A technical advantage achieved with the embodiments of the present disclosure is that, in an improved mobile telecommunications system, handoff-to-self facilitates simultaneous radio and mobile frequency transitions for overcoming problems in the art.
FIG. 1 is a block diagram view of a mobile telecommunication system or cellular network for implementing handoff-to-self according to the embodiments of the present disclosure;
FIG. 2 is a flowchart view of the method according to the present embodiments for performing a handoff-to-self;
FIG. 3 is a flowchart view of the method according to the present disclosure for handling channel change in an DFA channel using the handoff-to-self method of FIG. 2;
FIG. 4 is a flowchart view of the method according to the present disclosure for changing a frequency plan for a given radio according to the handoff-to-self method of FIG. 2; and
FIG. 5 is a chart view of an illustrative frequency plan change for implementation on the radios of a given cell.
Referring to FIG. 1, a mobile telecommunications system is shown and generally designated by reference numeral 10. A plurality of mobile telephone units (or mobiles) 12 (12 a, 12 b, 12 c, 12 d, 12 e) are shown having a radio frequency (RF) communications link 14 with one of a number of base transceiver stations (BTS) 16 (16 a, 16 b, 16 c, 16 d, 16 e). Of course, other types of mobile telecommunications systems, such as a mobile computer 13, may also interface with the network through an RF link to one of the BTS stations 16 f. It should be understood that FIG. 1 shows only one example of a mobile telecommunications system architecture and many others are contemplated for use with the present embodiments.
Base transceiver stations (BTSs) 16 are coupled to base station controllers (BSC) 18 via a suitable data link, such as a land link, microwave link, satellite link, or other suitable link. BSCs 18 control the operation of their corresponding BTS stations. A suitable network interface, network connection, or bus 20 couples BSCs 18 with a mobile switching center (MSC) 22 that has overall responsibility for switching the various calls between mobile units 10, as well as between mobile units 10 and the public switched telephone network (PSTN) 24 and telephone or user terminal equipment 26.
An RF manager 28 is shown connected via network interface 20 and has visibility to all of the activity between mobile units 12 and BTSs 16. Accordingly, RF manager 28 is able to monitor the quality of the communications between the mobile units and base station transceivers. Further, RF manager 28 can adjust various parameters of the RF links by sending prescribed control signals to mobile units 12 and BTSs 16 via BSCs 18. RF manager 28 may include any suitable RF manager, for example, such as disclosed in co-pending patent application Ser. No. 09/301,537, entitled “Cellular Network Having Improved Method for Managing RF Channels.” In one embodiment, RF manager 28 may include a computer or other suitable workstation for providing computing resources needed for the RF manager to perform the various functionalities discussed herein.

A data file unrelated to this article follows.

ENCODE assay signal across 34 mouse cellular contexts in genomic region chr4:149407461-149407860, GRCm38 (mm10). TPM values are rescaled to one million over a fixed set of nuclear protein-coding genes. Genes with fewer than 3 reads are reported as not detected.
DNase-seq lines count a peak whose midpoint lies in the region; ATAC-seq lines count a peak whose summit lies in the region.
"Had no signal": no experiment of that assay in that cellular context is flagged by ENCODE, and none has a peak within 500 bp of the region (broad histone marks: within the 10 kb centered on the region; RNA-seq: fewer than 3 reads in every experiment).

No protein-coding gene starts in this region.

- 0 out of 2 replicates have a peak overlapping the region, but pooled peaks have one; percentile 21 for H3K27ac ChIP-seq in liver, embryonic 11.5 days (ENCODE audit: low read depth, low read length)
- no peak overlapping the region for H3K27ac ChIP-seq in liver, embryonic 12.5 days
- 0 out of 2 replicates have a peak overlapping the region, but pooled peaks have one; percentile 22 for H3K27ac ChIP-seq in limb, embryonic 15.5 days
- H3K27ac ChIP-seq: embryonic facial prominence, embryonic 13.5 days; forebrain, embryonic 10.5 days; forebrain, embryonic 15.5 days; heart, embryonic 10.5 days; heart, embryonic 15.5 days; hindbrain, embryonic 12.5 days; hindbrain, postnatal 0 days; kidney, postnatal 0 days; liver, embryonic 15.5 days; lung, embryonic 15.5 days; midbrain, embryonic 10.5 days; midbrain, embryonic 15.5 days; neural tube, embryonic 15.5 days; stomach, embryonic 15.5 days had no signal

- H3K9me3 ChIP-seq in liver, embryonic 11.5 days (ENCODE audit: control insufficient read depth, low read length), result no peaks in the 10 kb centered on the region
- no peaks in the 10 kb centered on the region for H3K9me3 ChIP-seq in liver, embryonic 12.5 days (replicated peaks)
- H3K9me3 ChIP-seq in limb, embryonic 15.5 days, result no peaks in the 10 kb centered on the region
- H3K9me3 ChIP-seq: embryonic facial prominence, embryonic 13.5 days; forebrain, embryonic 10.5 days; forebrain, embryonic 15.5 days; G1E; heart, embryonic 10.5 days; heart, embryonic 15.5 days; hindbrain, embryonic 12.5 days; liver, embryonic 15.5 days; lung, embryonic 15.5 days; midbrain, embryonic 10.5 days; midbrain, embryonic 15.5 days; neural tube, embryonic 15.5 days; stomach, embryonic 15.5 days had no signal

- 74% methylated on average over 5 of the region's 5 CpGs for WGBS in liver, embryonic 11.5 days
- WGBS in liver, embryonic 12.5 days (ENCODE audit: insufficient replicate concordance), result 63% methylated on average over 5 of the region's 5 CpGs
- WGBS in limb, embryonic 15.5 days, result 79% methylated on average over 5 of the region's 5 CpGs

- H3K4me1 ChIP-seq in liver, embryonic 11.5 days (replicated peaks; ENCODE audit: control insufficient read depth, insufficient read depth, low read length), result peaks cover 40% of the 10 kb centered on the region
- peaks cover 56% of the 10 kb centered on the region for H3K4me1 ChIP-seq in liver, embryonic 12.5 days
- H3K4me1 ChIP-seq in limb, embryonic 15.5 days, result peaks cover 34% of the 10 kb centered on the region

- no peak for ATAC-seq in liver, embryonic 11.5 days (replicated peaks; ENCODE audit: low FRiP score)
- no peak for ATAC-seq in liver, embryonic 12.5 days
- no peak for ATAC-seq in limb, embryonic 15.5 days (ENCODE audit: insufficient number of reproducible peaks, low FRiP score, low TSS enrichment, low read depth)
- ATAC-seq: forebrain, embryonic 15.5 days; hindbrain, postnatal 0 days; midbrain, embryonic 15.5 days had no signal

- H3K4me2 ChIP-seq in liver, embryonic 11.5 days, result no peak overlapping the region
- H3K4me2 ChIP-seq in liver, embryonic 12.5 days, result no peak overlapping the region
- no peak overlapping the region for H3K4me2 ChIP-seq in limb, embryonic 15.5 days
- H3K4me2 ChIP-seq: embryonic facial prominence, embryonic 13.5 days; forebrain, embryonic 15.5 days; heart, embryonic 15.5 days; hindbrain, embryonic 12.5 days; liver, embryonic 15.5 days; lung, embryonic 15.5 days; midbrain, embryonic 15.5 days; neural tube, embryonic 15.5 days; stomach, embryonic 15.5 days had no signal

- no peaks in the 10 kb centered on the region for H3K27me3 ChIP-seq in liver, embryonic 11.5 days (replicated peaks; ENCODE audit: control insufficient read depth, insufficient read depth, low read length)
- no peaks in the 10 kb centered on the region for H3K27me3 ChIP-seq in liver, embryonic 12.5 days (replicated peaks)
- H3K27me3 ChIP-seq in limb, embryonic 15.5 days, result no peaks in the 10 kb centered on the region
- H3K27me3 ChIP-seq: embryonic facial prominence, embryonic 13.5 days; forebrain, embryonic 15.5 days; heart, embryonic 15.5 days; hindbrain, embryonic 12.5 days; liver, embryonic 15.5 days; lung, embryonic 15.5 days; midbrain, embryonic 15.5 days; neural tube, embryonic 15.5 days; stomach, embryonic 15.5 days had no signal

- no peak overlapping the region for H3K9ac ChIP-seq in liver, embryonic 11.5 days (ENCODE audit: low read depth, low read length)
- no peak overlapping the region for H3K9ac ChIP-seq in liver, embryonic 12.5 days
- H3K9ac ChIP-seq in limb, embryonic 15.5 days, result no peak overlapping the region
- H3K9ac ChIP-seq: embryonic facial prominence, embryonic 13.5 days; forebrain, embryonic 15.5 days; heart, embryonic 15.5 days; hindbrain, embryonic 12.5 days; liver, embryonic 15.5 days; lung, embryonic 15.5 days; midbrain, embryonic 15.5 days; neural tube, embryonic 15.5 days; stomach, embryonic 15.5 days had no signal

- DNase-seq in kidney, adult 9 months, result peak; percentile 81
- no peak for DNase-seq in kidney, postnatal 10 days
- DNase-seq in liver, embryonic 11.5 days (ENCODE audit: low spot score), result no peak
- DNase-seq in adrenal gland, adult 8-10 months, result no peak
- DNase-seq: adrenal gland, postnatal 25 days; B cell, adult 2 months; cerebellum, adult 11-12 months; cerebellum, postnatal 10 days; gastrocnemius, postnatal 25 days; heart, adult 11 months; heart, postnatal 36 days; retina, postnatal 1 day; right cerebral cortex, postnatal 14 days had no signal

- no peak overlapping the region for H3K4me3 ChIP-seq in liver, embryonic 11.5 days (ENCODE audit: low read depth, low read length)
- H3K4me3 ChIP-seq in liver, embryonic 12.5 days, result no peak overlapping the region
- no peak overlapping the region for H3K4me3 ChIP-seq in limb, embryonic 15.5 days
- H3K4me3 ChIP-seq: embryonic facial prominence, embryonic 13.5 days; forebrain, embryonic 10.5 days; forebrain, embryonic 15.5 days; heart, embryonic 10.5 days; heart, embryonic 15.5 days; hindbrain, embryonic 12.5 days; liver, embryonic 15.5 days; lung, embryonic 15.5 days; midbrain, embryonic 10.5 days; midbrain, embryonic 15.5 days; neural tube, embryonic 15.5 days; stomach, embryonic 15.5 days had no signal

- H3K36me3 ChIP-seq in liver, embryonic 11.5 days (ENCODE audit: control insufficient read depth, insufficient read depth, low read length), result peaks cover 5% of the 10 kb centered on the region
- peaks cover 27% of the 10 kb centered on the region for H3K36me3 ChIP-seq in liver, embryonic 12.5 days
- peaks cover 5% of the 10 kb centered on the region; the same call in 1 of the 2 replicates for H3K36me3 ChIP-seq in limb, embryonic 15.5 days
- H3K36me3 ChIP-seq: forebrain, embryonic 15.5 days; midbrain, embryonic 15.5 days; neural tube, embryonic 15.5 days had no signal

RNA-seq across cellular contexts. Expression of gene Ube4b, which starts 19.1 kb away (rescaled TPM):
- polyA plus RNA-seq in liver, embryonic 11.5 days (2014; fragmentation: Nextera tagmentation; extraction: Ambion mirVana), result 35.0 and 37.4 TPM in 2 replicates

Network 10 is characterized by a cellular structure including a plurality of cells 30, each cell providing a prescribed coverage area for the cellular system. Each cell includes at least one BTS that provides RF communications links with the various mobile units in the corresponding area. For example, a single cell may have a number of BTSs 16, including at least one fixed frequency radio 16 b and at least one dynamic frequency association (DFA) radio 16 c according to a particular mobile telecommunication system architecture.
In the mobile telecommunication system 10 of FIG. 1, a mobile unit 12 may be in use in an automobile traversing a path through the cellular network. The user may be placing, receiving or conducting a call to another mobile user or a land based user connected to PSTN 24.
During movement of the mobile unit within a single cell or from a first cell to a second cell, different BTS stations 16 may have responsibility for providing the RF communications to the mobile unit 12 in the automobile. The mobile unit transmission may encounter interference which could be introduced into the communication link, as known in the art. For instance, RF signal quality can decrease, in part, due to the physical distance between the mobile unit and BTS, as well as other environmental factors such as the weather, buildings and other structures.
Interference may also affect the quality of a communications link via the channel, or frequency, which is being used for the signal transmission. For example, a first cell may be assigned one set of frequencies to be used to communicate with the mobile units in that area. An adjacent cell may be assigned another set of frequencies. However, some of the frequencies in the adjacent cells may be overlapping, or at least close enough, to cause one signal on a first channel of the first cell to bleed over to another channel of the second cell, thereby introducing interference into the communication link and decreasing transmission quality. One method to combat interference is to switch (or handoff) the affected transmission links to another channel or frequency according to the embodiments of the present disclosure.